"GENIUS Doesn’t Live Up to Its Title"
What You Need To Know:
The characters in GENIUS are too moody or lack emotion. Consequently, the story sadly gets lost in the quicksand. The filmmakers assume viewers have prior knowledge of Wolfe’s life. This leaves gaps in the plot, with emotional temper tantrums unexplained. Though Perkins’ own family life is exemplary, GENIUS has plenty of foul language and adult issues like suicide and Wolfe’s affair with an older married woman. So, MOVIEGUIDE® advises extreme caution for adults.
(B, C, Ro, H, LLL, V, S, AA, D, MM) Light moral worldview where a family adheres to moral, biblical standards and values, plus wife wears a cross necklace in several scenes, but with some Romantic, humanist elements where some characters are completely ruled by their emotions and act accordingly instead of behaving within the bounds of a moral standard, author’s success goes to his head, and author has an affair with an older married woman; 26 obscenities and profanities; a woman slaps a man on the face, man is threatened with a gun, woman tries to commit suicide by overdosing on pills, man collapses on a beach, and it’s implied a character dies; implied sex between an unmarried couple, plus “sperm” is mentioned in a scene; no nudity; several scenes depict drinking alcohol and a man is drunk in several scenes; cigarette smoking is depicted in multiple scenes; and, a woman leaves her family to have an affair with another man, two men break into a building and trespass, two men choose to ignore their families in favor of working.
GENIUS depicts the friendship between book editor Max Perkins and acclaimed 20th Century author Thomas Wolfe, writer of LOOK HOMEWARD, ANGEL, as they struggle through the travails of bringing Wolfe’s novels to print.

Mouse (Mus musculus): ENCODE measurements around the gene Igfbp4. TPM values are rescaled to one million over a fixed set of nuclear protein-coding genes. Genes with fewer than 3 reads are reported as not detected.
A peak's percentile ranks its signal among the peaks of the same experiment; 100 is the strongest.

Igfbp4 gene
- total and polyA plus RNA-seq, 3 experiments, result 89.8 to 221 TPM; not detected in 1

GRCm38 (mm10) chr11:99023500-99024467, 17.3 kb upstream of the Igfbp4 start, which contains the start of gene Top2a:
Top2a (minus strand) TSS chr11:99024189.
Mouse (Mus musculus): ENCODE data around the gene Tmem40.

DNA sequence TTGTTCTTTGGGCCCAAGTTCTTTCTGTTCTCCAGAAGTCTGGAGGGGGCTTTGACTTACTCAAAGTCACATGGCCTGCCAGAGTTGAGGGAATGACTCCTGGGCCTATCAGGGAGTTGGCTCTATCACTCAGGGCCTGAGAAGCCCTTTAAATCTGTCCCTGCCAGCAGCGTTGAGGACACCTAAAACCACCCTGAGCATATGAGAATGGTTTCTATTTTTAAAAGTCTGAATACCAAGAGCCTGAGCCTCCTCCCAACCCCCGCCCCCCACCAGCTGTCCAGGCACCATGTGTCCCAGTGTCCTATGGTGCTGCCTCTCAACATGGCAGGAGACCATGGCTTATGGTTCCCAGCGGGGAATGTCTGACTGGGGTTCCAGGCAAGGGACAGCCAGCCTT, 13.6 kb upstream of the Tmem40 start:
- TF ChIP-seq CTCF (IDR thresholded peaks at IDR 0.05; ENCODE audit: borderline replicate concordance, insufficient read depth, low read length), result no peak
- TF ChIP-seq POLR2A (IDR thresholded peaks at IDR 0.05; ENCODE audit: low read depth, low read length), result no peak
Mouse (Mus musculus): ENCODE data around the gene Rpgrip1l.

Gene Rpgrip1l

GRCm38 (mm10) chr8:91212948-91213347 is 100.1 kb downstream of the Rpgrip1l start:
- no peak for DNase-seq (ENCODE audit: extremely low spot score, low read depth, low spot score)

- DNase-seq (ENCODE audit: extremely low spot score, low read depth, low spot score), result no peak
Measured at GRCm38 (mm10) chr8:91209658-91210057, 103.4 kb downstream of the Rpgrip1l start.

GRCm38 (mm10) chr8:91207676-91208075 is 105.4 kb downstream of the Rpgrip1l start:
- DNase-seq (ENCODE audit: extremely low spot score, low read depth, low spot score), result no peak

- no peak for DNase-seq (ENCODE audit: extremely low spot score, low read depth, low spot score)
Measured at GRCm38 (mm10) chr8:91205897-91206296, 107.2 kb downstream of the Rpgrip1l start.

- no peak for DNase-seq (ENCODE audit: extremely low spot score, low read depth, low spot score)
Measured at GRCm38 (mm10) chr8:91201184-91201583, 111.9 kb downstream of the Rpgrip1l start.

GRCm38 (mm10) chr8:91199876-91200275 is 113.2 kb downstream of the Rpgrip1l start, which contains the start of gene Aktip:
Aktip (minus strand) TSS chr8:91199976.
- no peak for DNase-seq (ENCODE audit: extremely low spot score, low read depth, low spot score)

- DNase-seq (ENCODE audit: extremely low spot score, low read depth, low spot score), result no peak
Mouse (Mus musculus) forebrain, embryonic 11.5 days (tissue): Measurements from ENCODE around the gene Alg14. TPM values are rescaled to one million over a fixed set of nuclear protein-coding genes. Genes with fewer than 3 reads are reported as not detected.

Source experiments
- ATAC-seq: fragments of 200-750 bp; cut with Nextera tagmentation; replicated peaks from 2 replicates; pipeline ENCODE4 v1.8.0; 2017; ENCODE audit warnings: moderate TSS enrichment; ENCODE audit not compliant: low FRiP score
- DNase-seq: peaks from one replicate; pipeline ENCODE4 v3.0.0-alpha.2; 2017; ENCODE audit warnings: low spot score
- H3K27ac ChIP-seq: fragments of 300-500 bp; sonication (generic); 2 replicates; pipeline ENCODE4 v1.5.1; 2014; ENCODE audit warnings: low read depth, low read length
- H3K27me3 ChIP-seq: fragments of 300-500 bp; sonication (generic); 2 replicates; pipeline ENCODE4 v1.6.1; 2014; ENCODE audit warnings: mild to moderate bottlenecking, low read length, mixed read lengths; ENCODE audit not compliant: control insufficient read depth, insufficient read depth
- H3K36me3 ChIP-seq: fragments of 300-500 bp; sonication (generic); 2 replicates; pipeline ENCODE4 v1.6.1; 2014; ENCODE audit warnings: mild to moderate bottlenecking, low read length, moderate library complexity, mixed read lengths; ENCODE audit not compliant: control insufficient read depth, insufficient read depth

The movie opens in the late 1920s, as Thomas Wolfe meets with Max Perkins at Charles Scribner’s & Sons Publishing in New York City about publishing Wolfe’s first novel, OH LOST. After being rejected by dozens of other publishers, Wolfe is over the moon with excitement when Perkins gives him good news. A quiet man by nature, Perkins is intrigued with Wolfe’s rambunctious extroversion where he wears his heart on his sleeve. The only problem is that Wolfe’s manuscript is about 700 pages too long, and filled with poetic, flowery language that unnecessarily complicates the prose. It is such language that captured Perkins’ heart, but he knows it will never sell. Convincing Wolfe of this proves difficult as Wolfe, like most writers, thinks every word is important. Burning the midnight oil, the two men meet each night after hours, meticulously going through 1,000 pages of what is to be Wolfe’s debut novel, LOOK HOMEWARD, ANGEL.
Perkins takes Wolfe home to have dinner with his wife and five daughters. The eccentric author mesmerizes the young girls, but some of his flippant comments about the shallowness of playwriting rubs Perkins’ wife the wrong way, because she’s in the midst of writing a play. In fact, Wolfe dismisses the theater altogether. So, when Wolfe’s older lover and patron, Aline Berstein, who left her husband, asks him to attend her opening night at the Neighborhood Playhouse where she’s a resident designer, Wolfe refuses. He cites his work with Perkins as more important. Then, when Wolfe gains more notoriety, and Perkins increasingly takes more of his time, Aline no longer feels a necessary part of his life, even resorting to attempted suicide to get Wolfe’s attention.